Let me explain better my point of view.

The original question was analyzing a particular case, by trying to obtain an answer by brute force. That is something in the direction of a homework-like question. However, it is not difficult to see how it could be recast in the form of a perfectly admissible conceptual question for the Physics site. It would be enough to stress i) the interest in Physics for obtaining a phase space portrait of classical motions and ii) the fact that the case of the damped harmonic oscillator is an example of the more general question about the conditions on the motion which allow to get a functional dependence of the velocity on the position.

Was this the intention of the OP? We cannot know. Maybe it was a real homework or the OP has not enough experience to drive the attention to the underlying conceptual problem. But even if the original question was really originating from a homework (please, take onto account that the tag homework was not put by the OP), still I do not see why people answering to the question could not have been able to provide a conceptual, general answer. By the way, this could be the simplest method to avoid providing a complete answer to the specific problem. In this respect, I think that a behavior more consistent with the reasons for our policy against home-work like questions, in a borderline case like the present, would be not to close the question if there is any chance that it could trigger good conceptual answers. I would rather check the kind and quality of the answers.

  • $\begingroup$ "However, it is not difficult to see how it could be recast in the form of a perfectly admissible conceptual question for the Physics site." This could be said about any question closed for violating the homework-like question policy. Therefore, this reason cannot count towards keeping the question open / reopening the question. It is the job of the OP to recast the question in the form of a perfectly admissible conceptual question for the Physics site, and then the question can stay open / be reopened. $\endgroup$ Jul 10, 2020 at 14:52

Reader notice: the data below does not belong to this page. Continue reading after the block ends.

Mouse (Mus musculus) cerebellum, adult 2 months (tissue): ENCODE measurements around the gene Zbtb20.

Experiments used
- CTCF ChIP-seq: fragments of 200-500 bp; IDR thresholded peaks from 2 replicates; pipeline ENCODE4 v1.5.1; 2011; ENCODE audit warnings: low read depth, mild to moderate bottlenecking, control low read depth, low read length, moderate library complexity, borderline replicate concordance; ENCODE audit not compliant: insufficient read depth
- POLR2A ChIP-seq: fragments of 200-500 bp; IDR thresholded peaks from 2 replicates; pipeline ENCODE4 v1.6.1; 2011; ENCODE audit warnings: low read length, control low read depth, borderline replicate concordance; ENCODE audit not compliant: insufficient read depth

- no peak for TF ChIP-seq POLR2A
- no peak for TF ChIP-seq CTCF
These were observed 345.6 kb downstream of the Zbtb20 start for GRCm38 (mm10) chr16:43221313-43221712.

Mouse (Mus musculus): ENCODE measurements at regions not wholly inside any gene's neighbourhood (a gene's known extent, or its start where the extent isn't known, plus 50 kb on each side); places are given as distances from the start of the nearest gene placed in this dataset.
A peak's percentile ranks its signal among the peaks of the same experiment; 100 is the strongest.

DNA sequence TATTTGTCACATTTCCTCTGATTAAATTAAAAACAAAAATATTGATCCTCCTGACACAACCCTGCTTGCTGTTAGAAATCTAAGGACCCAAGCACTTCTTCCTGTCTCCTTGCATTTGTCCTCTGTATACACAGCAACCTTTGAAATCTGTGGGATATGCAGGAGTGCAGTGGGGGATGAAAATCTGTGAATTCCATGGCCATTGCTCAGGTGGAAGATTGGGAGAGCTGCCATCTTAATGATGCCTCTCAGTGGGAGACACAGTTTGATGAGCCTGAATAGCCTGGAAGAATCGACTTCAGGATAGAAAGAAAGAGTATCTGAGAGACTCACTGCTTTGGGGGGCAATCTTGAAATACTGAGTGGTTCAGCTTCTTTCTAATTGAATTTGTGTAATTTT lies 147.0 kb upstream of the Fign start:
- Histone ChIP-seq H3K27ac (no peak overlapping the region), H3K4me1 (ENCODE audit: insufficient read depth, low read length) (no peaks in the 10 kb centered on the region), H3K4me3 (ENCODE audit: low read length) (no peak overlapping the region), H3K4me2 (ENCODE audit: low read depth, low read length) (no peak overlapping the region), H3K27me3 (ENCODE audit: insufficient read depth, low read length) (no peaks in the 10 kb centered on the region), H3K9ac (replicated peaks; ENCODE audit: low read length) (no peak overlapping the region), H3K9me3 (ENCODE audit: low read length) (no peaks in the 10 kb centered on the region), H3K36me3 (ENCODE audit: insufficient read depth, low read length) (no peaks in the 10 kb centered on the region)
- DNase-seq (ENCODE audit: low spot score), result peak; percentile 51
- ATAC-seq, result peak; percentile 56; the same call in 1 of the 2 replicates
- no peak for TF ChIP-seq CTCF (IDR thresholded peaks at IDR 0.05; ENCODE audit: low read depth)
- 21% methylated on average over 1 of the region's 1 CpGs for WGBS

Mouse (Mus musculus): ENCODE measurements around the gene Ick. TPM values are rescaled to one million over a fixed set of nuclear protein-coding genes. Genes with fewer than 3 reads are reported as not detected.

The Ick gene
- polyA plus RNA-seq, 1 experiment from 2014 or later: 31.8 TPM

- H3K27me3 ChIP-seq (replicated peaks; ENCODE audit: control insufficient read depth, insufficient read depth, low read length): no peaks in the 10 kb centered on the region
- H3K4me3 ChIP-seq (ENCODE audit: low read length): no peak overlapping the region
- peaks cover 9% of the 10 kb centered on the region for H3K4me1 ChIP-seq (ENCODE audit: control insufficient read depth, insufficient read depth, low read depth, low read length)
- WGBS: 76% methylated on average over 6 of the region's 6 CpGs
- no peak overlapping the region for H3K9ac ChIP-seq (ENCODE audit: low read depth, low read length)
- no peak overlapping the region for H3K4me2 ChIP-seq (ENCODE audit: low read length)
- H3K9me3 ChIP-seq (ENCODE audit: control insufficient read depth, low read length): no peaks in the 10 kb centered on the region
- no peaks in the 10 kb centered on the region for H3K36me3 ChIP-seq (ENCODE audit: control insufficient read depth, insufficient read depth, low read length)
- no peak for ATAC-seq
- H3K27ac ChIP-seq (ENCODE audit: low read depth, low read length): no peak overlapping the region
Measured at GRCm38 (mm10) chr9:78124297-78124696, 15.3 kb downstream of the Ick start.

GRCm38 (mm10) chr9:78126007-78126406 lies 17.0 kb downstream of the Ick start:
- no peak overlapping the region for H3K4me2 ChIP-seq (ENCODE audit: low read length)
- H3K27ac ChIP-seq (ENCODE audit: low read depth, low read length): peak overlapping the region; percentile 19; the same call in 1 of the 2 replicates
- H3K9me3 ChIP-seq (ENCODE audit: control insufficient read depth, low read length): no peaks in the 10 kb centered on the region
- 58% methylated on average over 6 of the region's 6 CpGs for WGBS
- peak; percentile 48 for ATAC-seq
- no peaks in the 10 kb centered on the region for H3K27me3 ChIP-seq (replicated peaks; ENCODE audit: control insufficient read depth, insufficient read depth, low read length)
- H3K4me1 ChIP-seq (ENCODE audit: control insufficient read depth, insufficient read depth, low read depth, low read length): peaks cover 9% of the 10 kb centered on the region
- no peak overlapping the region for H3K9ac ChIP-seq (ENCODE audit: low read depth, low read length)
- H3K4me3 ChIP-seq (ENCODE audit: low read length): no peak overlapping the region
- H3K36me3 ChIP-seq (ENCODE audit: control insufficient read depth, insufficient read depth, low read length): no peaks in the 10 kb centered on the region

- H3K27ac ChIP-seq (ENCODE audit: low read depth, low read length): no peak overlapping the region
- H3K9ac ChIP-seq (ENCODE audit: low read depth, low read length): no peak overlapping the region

• $\begingroup$ "I would rather check the kind and quality of the answers." Same thing here. I could take a question well-deserving of being closed and still type up an excellent, eloquent answer that hits all of the concepts without supplying any solutions to the problem at hand. The question would still need to be closed. Questions should be judged based on the question itself, not the answers one thinks it could/should obtain. Deciding on opening / closing in this regard is very subjective, and would be hard to be consistent with. "Why do you think my question can't get good answers, but that one can"? $\endgroup$ Jul 10, 2020 at 14:55
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    $\begingroup$ @BioPhysicist There are questions such that everybody would judge them as homework-like and others where such classification is doubtful or in any case subjective. I am only interested to discuss this last kind of question. Notice that there is an evident asymmetry: borderline questions may be closed even in the presence of excellent answers, while poor or even wrong answers remain forever (the only penalty being the number of downvotes). I am not sure that this is the best way to improve the quality of the site. $\endgroup$ Jul 10, 2020 at 15:16
  • $\begingroup$ I agree, there are borderline cases. But I don't think how to decide which side of the border they belong on is the potential for it to be edited to be better or the potential of it to get good answers. Also, if borderline questions have good answers and are closed, then the answers still remain for all to view. If bad answers are posted then they should be down voted, and all users will see that the answer is bad because of those down votes. Bad answers that have down votes doesn't hurt the site. Bad answers that are up voted is the issue. I don't see any problems in the asymmetry you quote. $\endgroup$ Jul 10, 2020 at 15:19